I just returned from Zagreb, Croatia, where I conducted a series of audience development workshops at the invitation of Kultura Nova. This organization provides professional training and financial support to arts and culture organizations so that they can better connect with civil society.
My experience was another reminder that access to the arts is a global conversation. The make-up of the audiences may vary, depending upon the population, but the questions are often similar, if not the same: How do we best extend the invitation to local communities to attend or engage in arts experiences? How do we build long-lasting relationships that are fluid and creative? What is the key to making our arts institutions an integral part of their lives? How do we revitalize existing audiences?
As I reviewed the applications of the 60 participants, I could see the similarities between their concerns and the concerns of people who’ve attended my workshops or lectures in the United States. For the Kultura Nova participants, diversity refers to class, multi-generations and geography, rather than race or ethnicity. They were interested in learning how to inspire or motivate potential audiences to experiment with something new. And, like many of us, they also were struggling with garnering media support and using digital marketing in a more dynamic way.
We engaged in a wonderful exercise in which I asked them to envision the future of their organizations in 10 years and how their efforts to develop audiences had become newsworthy. That’s where I witnessed amazing creativity. Their visions included a touring, all-female puppet group that employed women, age 45 or older, as performers. Another person, speaking on behalf of a literary translation group, envisioned that their organization sparked children’s literacy initiatives and had connections to bookstores.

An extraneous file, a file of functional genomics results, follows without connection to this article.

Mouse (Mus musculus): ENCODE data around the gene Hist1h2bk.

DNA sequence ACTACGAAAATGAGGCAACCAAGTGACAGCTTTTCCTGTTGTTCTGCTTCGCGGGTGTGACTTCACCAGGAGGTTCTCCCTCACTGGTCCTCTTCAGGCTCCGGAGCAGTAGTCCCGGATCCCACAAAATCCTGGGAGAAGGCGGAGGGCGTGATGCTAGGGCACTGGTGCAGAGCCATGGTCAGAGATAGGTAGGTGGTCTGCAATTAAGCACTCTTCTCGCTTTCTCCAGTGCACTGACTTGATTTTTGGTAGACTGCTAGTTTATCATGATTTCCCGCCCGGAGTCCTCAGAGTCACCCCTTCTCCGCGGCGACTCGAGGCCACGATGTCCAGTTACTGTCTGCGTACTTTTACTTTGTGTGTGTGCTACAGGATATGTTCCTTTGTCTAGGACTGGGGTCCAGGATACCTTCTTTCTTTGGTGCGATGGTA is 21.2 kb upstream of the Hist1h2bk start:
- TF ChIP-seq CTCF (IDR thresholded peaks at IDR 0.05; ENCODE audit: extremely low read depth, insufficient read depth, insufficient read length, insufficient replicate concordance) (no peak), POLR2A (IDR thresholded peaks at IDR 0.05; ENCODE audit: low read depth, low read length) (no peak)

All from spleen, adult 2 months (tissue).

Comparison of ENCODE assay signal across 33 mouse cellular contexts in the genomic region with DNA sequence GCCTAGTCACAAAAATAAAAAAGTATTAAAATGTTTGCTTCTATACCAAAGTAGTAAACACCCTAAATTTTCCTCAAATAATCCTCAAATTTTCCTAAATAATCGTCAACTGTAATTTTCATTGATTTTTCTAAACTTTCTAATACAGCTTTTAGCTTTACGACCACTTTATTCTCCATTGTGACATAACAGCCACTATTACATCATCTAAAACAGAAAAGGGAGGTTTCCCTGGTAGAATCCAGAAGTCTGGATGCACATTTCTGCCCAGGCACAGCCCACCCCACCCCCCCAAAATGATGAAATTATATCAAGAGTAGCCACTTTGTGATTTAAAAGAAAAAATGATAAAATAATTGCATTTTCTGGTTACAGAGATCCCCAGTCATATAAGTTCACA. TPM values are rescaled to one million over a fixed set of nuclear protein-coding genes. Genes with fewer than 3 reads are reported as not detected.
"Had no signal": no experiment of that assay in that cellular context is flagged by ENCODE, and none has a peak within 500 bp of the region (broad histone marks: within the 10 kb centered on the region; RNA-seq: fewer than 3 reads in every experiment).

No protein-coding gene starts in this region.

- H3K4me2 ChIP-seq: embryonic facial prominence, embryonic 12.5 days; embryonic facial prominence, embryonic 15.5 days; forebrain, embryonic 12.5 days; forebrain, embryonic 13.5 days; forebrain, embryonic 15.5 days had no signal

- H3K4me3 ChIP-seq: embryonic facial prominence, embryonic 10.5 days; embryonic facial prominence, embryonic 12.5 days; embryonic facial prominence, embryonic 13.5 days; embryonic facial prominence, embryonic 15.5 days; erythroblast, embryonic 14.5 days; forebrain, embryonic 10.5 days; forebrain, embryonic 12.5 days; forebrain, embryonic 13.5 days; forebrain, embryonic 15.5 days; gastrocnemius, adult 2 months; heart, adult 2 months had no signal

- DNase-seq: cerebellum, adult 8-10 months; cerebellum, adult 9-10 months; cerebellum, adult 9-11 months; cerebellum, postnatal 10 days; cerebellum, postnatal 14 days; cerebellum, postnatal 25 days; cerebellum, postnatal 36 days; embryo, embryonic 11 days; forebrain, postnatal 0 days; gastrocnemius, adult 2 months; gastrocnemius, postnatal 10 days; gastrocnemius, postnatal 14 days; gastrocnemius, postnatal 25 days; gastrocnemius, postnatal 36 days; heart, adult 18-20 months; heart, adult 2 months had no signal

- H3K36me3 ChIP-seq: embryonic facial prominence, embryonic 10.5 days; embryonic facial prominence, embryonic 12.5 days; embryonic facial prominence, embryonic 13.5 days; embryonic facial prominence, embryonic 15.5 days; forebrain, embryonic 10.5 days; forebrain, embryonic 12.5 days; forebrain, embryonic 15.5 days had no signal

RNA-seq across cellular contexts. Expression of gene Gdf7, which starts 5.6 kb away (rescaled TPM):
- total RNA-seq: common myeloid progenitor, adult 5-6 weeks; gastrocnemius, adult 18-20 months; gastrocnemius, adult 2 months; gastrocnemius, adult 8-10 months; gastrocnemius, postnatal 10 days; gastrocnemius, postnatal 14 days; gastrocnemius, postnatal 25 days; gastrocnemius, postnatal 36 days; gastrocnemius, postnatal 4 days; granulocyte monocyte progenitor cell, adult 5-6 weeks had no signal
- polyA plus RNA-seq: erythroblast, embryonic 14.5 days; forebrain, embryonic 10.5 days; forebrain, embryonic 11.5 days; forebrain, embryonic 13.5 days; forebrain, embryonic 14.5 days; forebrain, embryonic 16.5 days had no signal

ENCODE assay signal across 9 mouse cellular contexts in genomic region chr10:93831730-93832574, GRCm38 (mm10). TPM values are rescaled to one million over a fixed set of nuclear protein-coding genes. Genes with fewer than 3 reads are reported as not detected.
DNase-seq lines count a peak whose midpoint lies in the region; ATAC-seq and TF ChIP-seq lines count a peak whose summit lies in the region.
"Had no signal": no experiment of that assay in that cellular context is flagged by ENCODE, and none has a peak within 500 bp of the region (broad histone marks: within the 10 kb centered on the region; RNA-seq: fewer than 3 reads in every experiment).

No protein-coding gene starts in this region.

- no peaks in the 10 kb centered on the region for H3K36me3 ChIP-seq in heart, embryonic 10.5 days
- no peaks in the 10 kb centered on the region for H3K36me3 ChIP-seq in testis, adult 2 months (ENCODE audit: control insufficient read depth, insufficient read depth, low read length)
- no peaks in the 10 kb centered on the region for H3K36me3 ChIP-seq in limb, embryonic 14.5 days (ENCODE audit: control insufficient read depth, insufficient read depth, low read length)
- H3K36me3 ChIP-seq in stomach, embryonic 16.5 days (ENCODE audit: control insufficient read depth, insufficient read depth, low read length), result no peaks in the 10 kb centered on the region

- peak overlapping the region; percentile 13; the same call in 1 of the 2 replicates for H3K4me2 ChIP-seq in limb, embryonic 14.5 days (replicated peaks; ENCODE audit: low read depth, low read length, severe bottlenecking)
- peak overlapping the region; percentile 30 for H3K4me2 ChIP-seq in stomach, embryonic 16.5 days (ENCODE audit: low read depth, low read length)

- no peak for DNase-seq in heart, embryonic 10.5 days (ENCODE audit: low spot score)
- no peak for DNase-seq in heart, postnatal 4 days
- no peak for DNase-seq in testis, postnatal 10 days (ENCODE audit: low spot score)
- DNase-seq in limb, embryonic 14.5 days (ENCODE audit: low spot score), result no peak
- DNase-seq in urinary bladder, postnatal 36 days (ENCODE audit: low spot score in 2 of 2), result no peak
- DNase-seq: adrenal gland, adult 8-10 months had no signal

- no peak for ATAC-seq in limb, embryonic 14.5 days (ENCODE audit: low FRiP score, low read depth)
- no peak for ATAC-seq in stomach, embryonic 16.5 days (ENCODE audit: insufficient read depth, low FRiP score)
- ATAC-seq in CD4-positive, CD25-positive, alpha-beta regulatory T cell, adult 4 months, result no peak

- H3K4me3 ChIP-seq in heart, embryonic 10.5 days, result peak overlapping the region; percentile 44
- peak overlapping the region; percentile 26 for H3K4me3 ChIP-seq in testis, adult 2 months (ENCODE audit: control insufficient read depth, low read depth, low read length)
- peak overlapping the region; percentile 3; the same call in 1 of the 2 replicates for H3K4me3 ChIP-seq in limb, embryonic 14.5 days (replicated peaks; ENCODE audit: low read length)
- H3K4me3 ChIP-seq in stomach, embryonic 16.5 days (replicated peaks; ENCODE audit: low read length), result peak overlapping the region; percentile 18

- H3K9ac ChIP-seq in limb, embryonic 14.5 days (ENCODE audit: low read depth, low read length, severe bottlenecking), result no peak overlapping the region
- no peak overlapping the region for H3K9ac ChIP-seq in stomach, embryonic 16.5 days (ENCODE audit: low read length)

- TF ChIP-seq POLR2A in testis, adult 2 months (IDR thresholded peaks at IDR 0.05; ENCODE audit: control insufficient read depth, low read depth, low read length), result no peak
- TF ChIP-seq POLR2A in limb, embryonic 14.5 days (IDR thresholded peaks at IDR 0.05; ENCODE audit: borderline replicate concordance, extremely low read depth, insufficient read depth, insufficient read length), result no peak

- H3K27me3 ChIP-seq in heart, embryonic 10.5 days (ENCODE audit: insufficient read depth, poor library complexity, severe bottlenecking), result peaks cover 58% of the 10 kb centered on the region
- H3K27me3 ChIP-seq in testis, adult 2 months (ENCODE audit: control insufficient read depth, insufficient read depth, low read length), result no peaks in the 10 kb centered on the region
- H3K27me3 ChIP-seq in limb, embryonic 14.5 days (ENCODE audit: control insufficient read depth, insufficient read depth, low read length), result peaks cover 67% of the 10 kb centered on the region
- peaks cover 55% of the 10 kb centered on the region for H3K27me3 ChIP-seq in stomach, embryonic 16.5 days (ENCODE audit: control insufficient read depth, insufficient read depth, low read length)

The workshop sessions were a reminder that arts administrators of all levels are smart, attentive and creative people. They are determined to grow their audiences and, when given the opportunity, they can offer tremendous contributions to the many creative aspects of making and presenting the arts.
I have had the opportunity and honor to lecture internationally in-person in Moscow; Bloemfontein, South Africa, Scotland, Berlin and Australia and, via Skype, in New Zealand. No matter what their corner of the world, arts administrators and arts workers remain optimistic and hopeful, and I salute their never give-up spirit. Let’s continue to expand the global conversation reaffirming that the arts are for everyone.